Letters

Mini-defence of Hart’s theory on Kilmichael

November 14th, 2020 5:10 PM

By Southern Star Team

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SIR – The just-published Dead of the Irish Revolution (DIR), a 1916-21 fatalities database, continues fighting the November 28th, 1920 Kilmichael Ambush. Eunan O’Halpin devotes three pages to a mini-defence of controversial historian the late Peter Hart.

Thirty-six IRA fighters defeated an 18-man British Auxiliary patrol, 16 of whom were killed. One escaped but was later captured and executed. Another Auxiliary, severely wounded, was left for dead.

In 1998, Hart reported that ambush commander Tom Barry was a vainglorious lying ‘serial killer’ and that the War of Independence was an ethno-sectarian squabble. Other revisionist historians predicted difficulties for those defending the Cork IRA. Quite the reverse has happened.

Controversy centres on Hart attempting to undermine Barry reporting an Auxiliary false surrender, resulting in IRA casualties, followed by a fight to the finish with no acceptance of further surrender attempts. O’Halpin’s defence begins with a simple mistake, asserting that Barry claimed all three IRA casualties as false surrender victims, Pat Deasy, Jim O’Sullivan and Michael McCarthy. Barry indisputably stated two, Deasy and O’Sullivan.

O’Halpin defends Peter Hart’s anonymous late-1980s ‘interviews’ with two elderly ambush participants. One occurred six days after Ned Young, the last surviving participant, died.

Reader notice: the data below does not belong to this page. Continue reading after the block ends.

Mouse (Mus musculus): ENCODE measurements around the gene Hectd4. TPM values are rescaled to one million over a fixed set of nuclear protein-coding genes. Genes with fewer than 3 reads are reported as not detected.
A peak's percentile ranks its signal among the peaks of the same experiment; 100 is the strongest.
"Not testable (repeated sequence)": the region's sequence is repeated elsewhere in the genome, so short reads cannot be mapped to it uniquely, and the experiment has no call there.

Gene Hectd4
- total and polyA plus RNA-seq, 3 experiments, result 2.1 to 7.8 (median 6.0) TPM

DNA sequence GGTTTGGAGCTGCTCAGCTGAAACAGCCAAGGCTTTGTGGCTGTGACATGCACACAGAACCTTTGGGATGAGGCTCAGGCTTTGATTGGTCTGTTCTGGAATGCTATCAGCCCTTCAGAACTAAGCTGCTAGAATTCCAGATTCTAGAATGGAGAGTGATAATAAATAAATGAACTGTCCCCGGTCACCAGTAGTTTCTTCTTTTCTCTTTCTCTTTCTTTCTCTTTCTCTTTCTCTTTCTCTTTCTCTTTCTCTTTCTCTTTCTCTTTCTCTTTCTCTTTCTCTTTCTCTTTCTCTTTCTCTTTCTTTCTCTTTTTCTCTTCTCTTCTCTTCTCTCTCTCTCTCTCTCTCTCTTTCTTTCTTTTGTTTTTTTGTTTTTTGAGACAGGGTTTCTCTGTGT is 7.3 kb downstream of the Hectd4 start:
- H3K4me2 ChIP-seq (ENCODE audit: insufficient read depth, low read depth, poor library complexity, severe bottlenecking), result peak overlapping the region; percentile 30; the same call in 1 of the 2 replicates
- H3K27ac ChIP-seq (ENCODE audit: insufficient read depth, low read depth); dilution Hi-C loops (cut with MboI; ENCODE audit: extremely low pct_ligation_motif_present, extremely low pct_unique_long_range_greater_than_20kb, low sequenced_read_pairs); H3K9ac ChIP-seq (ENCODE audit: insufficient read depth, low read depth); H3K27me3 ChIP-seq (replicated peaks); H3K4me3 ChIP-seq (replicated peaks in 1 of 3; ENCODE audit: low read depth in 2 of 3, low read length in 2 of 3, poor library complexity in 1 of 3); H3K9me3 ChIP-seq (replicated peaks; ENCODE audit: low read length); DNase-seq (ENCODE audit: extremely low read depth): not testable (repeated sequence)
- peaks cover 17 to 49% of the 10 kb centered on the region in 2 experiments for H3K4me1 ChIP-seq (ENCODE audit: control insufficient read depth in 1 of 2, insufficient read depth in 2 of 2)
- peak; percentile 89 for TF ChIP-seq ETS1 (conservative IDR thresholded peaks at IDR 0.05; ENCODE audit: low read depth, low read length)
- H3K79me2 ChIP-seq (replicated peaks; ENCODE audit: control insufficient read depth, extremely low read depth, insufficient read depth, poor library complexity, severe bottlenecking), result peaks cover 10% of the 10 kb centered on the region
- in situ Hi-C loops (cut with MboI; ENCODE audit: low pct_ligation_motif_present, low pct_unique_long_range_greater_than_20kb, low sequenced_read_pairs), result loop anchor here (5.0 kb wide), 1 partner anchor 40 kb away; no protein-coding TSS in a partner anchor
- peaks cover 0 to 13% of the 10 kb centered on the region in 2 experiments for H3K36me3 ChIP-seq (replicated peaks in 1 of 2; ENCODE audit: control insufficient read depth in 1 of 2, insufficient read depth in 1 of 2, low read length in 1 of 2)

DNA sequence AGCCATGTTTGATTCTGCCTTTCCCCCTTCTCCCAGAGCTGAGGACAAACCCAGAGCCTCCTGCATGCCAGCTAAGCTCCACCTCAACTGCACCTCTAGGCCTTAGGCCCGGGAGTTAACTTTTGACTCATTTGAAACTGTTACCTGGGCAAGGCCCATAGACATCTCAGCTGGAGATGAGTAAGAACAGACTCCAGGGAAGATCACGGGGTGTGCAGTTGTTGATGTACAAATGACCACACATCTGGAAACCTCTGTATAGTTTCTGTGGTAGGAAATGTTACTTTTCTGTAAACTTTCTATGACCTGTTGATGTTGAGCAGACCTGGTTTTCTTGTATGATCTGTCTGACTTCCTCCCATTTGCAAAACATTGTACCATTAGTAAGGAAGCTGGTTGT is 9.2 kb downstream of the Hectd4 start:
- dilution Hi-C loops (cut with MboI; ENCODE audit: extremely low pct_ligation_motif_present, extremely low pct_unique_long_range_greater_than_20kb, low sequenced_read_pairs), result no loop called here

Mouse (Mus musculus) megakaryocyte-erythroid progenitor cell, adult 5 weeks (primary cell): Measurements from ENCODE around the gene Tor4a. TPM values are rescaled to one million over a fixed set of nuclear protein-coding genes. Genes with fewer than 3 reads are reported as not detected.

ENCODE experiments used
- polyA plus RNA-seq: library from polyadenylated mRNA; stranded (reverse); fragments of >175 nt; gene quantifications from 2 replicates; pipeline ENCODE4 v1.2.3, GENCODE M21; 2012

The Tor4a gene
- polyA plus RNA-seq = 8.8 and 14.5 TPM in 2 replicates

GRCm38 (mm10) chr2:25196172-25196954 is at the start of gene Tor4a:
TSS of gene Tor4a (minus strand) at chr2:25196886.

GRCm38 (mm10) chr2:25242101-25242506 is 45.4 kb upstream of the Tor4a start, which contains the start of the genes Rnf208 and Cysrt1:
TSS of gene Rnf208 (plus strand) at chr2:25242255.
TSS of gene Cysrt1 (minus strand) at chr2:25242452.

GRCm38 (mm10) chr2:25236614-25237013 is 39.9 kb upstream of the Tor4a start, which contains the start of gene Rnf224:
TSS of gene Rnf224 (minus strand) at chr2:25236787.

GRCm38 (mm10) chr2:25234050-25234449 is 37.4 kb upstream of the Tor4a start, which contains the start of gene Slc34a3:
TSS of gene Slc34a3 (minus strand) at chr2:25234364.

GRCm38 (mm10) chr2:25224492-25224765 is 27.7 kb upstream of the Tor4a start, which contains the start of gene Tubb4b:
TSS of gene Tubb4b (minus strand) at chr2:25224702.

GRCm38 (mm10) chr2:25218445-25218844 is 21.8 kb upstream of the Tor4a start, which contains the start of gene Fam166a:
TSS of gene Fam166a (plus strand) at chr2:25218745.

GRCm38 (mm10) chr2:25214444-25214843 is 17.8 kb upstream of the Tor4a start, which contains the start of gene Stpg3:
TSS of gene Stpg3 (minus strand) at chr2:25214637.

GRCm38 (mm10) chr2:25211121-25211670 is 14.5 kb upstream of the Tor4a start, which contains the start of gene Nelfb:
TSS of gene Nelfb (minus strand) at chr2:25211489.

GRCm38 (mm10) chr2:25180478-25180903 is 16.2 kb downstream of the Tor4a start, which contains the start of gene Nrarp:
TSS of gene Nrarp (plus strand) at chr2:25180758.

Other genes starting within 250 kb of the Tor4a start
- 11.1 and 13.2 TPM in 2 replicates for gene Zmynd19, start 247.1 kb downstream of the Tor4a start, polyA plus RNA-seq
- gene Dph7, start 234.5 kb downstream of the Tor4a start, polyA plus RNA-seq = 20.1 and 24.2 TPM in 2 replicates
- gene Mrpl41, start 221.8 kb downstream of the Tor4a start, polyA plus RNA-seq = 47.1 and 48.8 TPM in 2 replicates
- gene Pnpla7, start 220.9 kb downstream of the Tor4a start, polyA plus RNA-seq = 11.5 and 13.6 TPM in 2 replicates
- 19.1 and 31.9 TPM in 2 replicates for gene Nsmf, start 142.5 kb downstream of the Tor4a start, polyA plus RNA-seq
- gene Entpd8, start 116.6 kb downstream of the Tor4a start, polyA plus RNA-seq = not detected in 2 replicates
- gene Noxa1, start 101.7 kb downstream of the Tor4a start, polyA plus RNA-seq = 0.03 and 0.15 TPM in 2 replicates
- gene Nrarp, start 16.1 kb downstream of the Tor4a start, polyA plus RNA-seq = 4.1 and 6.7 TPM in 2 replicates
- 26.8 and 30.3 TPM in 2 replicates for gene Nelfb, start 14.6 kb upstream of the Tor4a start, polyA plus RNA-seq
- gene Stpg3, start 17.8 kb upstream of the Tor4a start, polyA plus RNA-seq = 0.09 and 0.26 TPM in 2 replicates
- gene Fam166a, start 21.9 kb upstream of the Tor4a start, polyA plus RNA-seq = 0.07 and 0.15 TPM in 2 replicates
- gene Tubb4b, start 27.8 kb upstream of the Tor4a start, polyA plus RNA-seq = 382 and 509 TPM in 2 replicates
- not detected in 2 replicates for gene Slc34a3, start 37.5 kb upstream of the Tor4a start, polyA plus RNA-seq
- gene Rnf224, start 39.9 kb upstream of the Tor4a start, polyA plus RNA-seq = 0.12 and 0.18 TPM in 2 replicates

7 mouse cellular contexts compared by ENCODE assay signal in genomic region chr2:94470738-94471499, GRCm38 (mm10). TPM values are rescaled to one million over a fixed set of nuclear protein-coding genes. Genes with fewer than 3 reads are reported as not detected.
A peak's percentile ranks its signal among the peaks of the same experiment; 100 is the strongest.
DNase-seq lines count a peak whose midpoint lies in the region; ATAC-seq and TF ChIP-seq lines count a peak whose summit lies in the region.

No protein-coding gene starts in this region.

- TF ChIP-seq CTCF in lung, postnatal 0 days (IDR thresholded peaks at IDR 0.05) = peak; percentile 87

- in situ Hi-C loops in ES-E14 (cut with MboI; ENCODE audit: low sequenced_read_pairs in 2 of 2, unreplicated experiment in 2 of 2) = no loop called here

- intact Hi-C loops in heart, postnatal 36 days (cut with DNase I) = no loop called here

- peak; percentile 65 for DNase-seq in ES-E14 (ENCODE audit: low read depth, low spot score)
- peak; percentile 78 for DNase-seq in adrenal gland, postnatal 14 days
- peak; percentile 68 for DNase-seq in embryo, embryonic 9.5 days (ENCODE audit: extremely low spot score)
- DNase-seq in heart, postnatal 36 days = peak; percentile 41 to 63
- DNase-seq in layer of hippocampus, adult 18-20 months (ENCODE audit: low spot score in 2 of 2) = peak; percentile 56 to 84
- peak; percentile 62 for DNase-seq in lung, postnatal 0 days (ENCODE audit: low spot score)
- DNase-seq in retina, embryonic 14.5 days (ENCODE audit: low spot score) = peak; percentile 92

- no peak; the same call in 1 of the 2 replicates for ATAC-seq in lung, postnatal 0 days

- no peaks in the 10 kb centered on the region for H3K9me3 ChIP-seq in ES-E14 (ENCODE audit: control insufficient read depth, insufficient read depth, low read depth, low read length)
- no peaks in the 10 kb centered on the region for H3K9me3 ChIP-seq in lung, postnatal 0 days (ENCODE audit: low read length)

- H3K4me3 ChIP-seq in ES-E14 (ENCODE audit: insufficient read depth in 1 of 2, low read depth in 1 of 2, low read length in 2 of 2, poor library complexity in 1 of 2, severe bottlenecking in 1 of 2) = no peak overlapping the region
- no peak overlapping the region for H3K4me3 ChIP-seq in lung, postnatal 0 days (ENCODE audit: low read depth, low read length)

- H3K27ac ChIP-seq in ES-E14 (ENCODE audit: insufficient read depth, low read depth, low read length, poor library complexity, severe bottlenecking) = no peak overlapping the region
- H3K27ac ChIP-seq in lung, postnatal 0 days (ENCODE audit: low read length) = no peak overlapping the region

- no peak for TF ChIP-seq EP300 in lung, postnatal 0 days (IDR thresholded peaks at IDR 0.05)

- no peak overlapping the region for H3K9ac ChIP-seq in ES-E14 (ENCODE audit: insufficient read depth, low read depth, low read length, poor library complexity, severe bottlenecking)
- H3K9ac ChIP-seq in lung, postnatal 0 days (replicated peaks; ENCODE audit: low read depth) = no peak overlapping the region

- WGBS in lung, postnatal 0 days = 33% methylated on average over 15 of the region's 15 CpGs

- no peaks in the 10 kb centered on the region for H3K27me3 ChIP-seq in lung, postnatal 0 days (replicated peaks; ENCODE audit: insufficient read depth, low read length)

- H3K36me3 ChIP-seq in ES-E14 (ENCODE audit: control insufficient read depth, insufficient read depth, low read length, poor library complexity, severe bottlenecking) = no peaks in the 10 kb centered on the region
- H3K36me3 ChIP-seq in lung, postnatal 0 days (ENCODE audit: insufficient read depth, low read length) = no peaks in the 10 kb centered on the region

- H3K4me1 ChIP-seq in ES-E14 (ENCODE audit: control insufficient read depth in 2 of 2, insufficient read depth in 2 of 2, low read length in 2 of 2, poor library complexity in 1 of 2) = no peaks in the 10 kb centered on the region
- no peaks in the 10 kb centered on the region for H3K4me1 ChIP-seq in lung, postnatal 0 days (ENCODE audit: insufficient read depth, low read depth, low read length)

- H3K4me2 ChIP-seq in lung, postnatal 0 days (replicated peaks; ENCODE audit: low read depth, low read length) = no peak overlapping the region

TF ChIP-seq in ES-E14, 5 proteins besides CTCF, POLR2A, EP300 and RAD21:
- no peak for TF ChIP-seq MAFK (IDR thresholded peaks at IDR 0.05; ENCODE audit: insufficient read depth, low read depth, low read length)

O’Halpin resolves the problem with historian Eve Morrison’s claim that a Willie Chambers is the missing man. But, in The Southern Star in 2017, Morrison reported Chambers during the ambush guarding a bridge 15km away.

In August, Morrison reported that Ned Young, the other alleged Hart interviewee, did not discuss the ambush (or Tom Barry) at all. That should not surprise us. His son John pointed out in 2008 that his then 96-year father suffered a debilitating stroke two years earlier. Hart therefore interviewed an ambush veteran who did not speak about it and someone not there, who did.

O’Halpin, like Hart, ignores participant descriptions of a false surrender. Ned Young, who reported being away from the ambush proper pursuing an escaping Auxiliary, spoke of a false surrender relayed to him immediately afterwards.

His comrades also said John Lordan killed an Auxiliary he accused of falsely surrendering. Sonny O’Neill, the first ambush fighter to publish on the subject, in 1937, is similarly ignored. Since Tom Barry’s Guerilla Days in Ireland is dismissed, it is hardly surprising that its contribution is misreported.

A different approach is evident in DIR commentary on the April 1921 killing of Kate Carroll in Monaghan. She featured in revisionist accounts of the IRA’s supposed war on Protestants and ‘social deviants’. Here, DIR readers are spared knowledge that after 29 years historians discovered Carroll was Catholic. The saga is explained in my essay, ‘She is a Protestant as well’.

The book is an objective database to the extent that, like Hart’s Kilmichael research, its omissions and errors are identified.

Niall Meehan

(author of Examining Peter Hart),

Griffith College, Dublin.

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